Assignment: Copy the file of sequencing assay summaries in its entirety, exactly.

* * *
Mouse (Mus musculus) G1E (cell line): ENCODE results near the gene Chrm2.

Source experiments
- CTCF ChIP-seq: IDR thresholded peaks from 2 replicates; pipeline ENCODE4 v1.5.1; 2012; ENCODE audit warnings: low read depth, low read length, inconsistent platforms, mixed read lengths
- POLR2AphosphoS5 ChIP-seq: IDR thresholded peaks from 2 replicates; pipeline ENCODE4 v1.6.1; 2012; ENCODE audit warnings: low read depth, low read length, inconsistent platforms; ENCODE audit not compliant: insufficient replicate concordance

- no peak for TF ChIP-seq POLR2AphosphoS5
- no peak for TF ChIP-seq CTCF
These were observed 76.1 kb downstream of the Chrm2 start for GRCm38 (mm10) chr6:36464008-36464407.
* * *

Mouse (Mus musculus) G1E (cell line): ENCODE results near the gene Chrm2.

Source experiments
- CTCF ChIP-seq: IDR thresholded peaks from 2 replicates; pipeline ENCODE4 v1.5.1; 2012; ENCODE audit warnings: low read depth, low read length, inconsistent platforms, mixed read lengths
- POLR2AphosphoS5 ChIP-seq: IDR thresholded peaks from 2 replicates; pipeline ENCODE4 v1.6.1; 2012; ENCODE audit warnings: low read depth, low read length, inconsistent platforms; ENCODE audit not compliant: insufficient replicate concordance

- no peak for TF ChIP-seq POLR2AphosphoS5
- no peak for TF ChIP-seq CTCF
These were observed 76.1 kb downstream of the Chrm2 start for GRCm38 (mm10) chr6:36464008-36464407.